DALLAS — The Louisiana State Bond Commission gave the go-ahead Thursday for the sale of $31 million of tax-credit bonds to finance an energy-efficiency effort at state prisons.
The Louisiana Community Development Authority will issue the taxable, 20-year qualified energy conservation bonds for the state Department of Corrections.
Proceeds will be used to replace existing heating, lighting, hot water, and other electrical system at nine state prisons.
The Joint Legislative Committee on the Budget must give its approval before the bonds can be issued.
The bonds will come from the $45 million of energy conservation debt capacity given to Louisiana under the 2009 federal stimulus act.
Debt service on the bonds will be supported by the cost savings realized from the more efficient modern equipment at nine state prisons.
Whitman Kling Jr., director of the bond commission, said the program will be structured so that the equipment is owned by the LCDA and leased to the Corrections Department.
When the bonds mature in 20 years, Kling said, the energy systems would be donated by the authority to the the department.
Corrections undersecretary Thomas Bickham 3dsaid the current equipment systems at the prisons are overdue for replacement.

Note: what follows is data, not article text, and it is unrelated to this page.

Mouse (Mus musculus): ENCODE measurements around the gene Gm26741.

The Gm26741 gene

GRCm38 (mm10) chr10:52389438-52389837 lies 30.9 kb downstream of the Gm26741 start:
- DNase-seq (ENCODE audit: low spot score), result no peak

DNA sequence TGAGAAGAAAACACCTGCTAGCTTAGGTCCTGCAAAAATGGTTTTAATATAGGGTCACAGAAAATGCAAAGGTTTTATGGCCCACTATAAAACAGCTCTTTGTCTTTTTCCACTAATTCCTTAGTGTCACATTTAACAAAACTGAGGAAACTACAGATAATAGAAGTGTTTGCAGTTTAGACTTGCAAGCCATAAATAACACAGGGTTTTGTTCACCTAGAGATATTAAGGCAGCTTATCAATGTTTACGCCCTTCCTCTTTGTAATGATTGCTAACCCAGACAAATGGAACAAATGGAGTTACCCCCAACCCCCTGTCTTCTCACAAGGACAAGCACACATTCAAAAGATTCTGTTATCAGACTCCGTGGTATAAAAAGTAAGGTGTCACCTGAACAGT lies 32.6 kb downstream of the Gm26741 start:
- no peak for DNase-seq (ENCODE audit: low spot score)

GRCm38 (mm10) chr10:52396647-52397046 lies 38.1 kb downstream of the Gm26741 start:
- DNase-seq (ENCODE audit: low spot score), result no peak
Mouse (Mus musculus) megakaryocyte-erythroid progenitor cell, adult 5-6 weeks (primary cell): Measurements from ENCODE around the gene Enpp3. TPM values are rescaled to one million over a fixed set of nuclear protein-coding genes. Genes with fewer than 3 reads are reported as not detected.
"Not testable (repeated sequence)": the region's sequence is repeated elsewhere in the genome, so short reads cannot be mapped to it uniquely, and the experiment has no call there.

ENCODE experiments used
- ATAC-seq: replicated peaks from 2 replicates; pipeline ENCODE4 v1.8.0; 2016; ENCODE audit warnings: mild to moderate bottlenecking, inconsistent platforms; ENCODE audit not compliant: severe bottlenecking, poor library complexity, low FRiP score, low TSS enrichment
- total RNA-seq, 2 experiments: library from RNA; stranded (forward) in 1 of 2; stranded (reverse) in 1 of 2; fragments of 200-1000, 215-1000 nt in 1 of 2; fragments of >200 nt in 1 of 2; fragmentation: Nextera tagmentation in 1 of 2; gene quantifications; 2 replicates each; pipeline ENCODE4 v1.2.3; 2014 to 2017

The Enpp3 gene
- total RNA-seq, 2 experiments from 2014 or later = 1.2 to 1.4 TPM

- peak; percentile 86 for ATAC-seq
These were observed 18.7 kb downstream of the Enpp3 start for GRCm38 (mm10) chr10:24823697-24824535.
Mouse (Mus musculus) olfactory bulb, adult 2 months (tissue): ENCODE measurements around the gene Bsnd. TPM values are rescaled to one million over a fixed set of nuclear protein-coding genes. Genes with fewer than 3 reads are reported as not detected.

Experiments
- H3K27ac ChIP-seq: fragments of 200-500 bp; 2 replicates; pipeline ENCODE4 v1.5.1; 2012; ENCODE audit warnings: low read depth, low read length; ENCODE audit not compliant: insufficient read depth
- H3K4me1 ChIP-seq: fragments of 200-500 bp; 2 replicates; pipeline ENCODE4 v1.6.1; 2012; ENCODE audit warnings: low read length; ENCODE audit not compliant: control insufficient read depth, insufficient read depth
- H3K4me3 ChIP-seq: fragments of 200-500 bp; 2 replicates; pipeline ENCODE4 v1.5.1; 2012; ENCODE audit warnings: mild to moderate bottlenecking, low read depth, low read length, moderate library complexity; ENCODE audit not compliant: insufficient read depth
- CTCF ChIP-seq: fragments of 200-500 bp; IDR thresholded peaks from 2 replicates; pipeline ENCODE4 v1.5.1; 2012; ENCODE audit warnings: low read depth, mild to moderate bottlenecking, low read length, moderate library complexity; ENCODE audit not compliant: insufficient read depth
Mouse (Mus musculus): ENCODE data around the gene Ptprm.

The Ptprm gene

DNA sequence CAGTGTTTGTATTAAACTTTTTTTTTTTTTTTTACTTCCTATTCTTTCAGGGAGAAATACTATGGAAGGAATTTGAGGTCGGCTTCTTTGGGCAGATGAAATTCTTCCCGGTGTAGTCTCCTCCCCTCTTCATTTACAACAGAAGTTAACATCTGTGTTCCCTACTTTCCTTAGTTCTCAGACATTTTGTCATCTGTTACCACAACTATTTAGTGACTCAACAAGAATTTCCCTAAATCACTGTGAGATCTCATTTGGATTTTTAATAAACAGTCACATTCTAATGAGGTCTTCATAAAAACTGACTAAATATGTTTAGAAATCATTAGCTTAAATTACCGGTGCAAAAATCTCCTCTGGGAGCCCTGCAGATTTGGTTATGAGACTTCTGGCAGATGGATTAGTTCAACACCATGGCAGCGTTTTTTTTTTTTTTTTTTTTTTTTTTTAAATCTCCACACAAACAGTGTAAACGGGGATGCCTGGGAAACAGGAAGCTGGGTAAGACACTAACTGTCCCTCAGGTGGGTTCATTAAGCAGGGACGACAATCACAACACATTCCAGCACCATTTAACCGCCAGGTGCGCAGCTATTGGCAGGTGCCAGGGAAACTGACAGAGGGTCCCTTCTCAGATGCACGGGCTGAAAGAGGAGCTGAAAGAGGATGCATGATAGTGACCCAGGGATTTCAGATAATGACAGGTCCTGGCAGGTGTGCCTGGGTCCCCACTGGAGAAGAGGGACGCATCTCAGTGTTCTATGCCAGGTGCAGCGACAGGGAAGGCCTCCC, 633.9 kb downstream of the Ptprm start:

“Most of these units are 30 years old,” Bickham told the Bond Commission. “They are not efficient and they require a lot of maintenance.”
Bickham said Johnson Controls Inc., which will install the new energy equipment, has guaranteed the cost savings will exceed debt service on the bonds.
The Corrections Department will realize energy savings of $2.3 million a year with the new equipment, Bickham said.
“We will continue to ask the Legislature for the same level of utility funding as we do now, and we will pay for the bonds with the energy savings we achieve,” he said.
Bickham said the bonds will be placed with JPMorgan Chase.
State Treasurer John Kennedy, who chairs the Bond Commission, questioned the validity of the estimated cost savings. He said his concerns were based on the state’s experiences with similar contracts that did not deliver the promised level of savings.
State facilities director Jerry Jones said earlier problems led to stronger legislative requirements on energy-savings efforts.
“State law says cost savings have to be equivalent to annual debt service plus $1,” Jones said. “Earlier contracts had lots of 'outs’ in them, but those are gone. This is an iron-clad contract.”
The commission unanimously selected Lamont Financial Services Corp. as the state’s new financial advisor. Lamont will succeed Government Finance Associates Inc.
The contract includes an annual fee of $495,000 plus expenses.
Renee Boicourt of Lamont said the firm will begin work immediately.
“We’ve got quite a bit of work to do, so we’re ready to hit the ground running,” she said.
The commission also authorized bond sales totaling $310 million by two hospital districts in Jefferson Parish.
Jefferson Parish Council Hospital District 1 will issue up to $140 million, with refunding bonds accounting for $98 million. Jefferson Parish Council Hospital District 2 will issue $170 million, including $116 million of refunding bonds.